Some not particularly brilliant thoughts on macro-photography for the SLR photographer (aimed at live subjects for the most part).
Q1: What is the best macro lens to buy?
This is kind of the wrong question. Having the best macro lens is only part of a system and body of experience that lets you take good photos. It’s in my view, over-rated. For the record, all main manufacturers (Sony, Canon, Nikon, Pentax etc) make macro lenses that have the ‘best’ overall performance (that’s build quality, colours, bokeh, sharpness as a package). But both Tamron and Sigma make macro-lenses that are often ‘better value for money’. The difference in the sharpness of the images between different lenses is often imperceptible. There will be more variation from shooting conditions- light, camera shake- than between macro-lenses.
In short, getting experience is the best thing you can do to advance your macro-photography.
Q2: Can I do macro without a macro lens?
Yes, but it is harder work. There are a number of tricks- like reversing a lens onto a camera, reversing a lens onto another lens, using diopters (magnifying filters) or extension tubes. Most macro photographers end up with a macro lens however. It makes macro photography much easier. Also, a macro photograph is only as good as the weakest link. Putting a poor piece of glass onto a sharp lens, just means you’ll lose detail.
Q3: I’m shooting at ISO 800 and my photos are dire- why?
Macro photography is done at very low ISOs. When you shot at high ISOs, the amplification of the electrical signal received by your sensor, combined with intrinsic noise reduction algorithims, removes detail from your photo.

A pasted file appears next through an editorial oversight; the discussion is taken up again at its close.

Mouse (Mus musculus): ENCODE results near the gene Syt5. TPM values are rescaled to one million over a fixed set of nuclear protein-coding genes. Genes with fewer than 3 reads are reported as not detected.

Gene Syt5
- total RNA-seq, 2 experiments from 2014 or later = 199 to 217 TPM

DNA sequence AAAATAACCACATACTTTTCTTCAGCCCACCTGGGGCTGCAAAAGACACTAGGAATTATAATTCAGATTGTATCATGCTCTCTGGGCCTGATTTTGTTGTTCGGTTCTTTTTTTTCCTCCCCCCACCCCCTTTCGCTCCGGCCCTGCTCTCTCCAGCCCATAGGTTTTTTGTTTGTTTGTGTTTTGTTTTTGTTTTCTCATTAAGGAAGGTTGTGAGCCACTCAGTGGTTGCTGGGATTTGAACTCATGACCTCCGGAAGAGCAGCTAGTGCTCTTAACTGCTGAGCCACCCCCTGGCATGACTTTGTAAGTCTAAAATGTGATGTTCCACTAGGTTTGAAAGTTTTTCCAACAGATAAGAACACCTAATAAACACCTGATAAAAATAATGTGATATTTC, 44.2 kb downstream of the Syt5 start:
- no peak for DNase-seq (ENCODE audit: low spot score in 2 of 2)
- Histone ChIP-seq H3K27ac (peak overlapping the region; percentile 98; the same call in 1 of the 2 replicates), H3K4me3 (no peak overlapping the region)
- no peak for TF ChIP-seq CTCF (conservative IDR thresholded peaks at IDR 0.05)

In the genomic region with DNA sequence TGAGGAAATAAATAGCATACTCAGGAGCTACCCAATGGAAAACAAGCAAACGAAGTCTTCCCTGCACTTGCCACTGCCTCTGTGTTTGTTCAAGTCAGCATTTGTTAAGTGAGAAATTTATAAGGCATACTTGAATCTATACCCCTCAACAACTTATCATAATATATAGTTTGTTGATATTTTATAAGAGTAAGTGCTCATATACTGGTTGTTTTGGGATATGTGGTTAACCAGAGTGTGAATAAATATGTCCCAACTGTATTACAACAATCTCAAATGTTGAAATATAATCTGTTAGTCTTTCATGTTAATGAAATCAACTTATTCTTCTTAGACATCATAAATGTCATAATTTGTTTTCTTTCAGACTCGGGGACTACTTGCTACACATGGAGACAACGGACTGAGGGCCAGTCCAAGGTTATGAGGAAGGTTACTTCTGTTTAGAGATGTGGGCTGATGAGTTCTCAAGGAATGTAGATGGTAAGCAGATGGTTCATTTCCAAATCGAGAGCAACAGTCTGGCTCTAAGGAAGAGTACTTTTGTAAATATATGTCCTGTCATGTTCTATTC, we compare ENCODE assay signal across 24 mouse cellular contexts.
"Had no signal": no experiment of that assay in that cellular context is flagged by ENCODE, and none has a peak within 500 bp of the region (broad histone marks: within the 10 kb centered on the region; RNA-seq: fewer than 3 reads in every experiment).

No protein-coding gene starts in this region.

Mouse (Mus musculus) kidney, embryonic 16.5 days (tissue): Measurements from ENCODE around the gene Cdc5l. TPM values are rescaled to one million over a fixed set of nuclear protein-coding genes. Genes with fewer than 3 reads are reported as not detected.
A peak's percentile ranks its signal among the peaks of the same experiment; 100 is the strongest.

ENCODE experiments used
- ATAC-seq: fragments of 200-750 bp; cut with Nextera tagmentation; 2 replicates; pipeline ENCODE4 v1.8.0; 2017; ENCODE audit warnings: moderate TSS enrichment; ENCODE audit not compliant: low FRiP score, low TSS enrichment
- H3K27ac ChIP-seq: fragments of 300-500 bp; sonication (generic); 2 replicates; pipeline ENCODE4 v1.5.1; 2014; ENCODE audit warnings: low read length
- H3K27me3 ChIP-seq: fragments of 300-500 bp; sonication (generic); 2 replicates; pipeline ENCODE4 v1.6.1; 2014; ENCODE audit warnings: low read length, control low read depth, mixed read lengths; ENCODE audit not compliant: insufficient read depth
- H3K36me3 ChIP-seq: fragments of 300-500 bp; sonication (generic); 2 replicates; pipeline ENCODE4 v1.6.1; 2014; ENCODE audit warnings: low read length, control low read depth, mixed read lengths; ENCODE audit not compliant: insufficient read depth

Q4: But if I shoot at low ISOs my shutter speed is too low?
Get a flash. I’d suggest shooting at f13-f16 at a shutter speed of 1/125 to 1/200, and at an ISO of 100-200 to begin with. A good external flash is almost always used in macro photography of (live) subjects.
Q5: I’m shooting using the auto-setting ‘macro’ on my camera. Why are my photos dire?
The macro setting doesn’t make any of your lenses into a proper macro lens. It’s just a way of making the camera decide what exposure setting to use. Often that’s too timid, as the f-stop won’t be high enough (aperture too wide) to get a good depth-of-field. Use either the Aperture priority or Manual priority settings.
Q5: Why can’t I use my on-board camera flash?
You can, it’s just not quite high enough or powerful enough and you risk only part of the scene being lit (the lens barrel may cast a shadow on the lower edge of the picture).
Q6: How do I get rid of dark shadows and blown highlights?
Use a diffuser on your flash, or even better, a macro-ringlight or twin-light system.
Q7: I’ve taken some photos and they still look dire. Why is macro photography hard?
Get used to it, there is actually a high failure rate with macro-photographs. Most photos won’t be usable. The good thing is that with practice the keeper rate improves. When I started, I planned on needing 20 shots to get something I liked (often several, the 20 was insurance). Now I’m pretty confident I can get shots right about 1 in 5.
So, live-view must be very important to macro-photography
What- all the reviews say that macro-photographers are gagging for live view on their cameras!!
LV is a useful tool, but not essential. Mostly it just means not having to get your knees dirty in low-angle shots. It’s not that useful in nocturnal shots (I turn the screen off to avoid night-blindness) and in bright sunlight, you have reflection off the screen.
What is more useful (in my mind) is a bright, large optical viewfinder, camera-stabilisation (like the alpha SSS) and an exceptionally good low ISO performance. Also, a very good flash system.
How many macro gadgets do you have?
A macro-rail for tripod shots, plus a macro-tripod (goes very low), shutter cable-releases, a ringlight flash, ordinary flash, cables to connect all the flashes together, a macro bracket, diopters, reversing rings, coupling rings, an eye-piece magnifier and lots of batteries.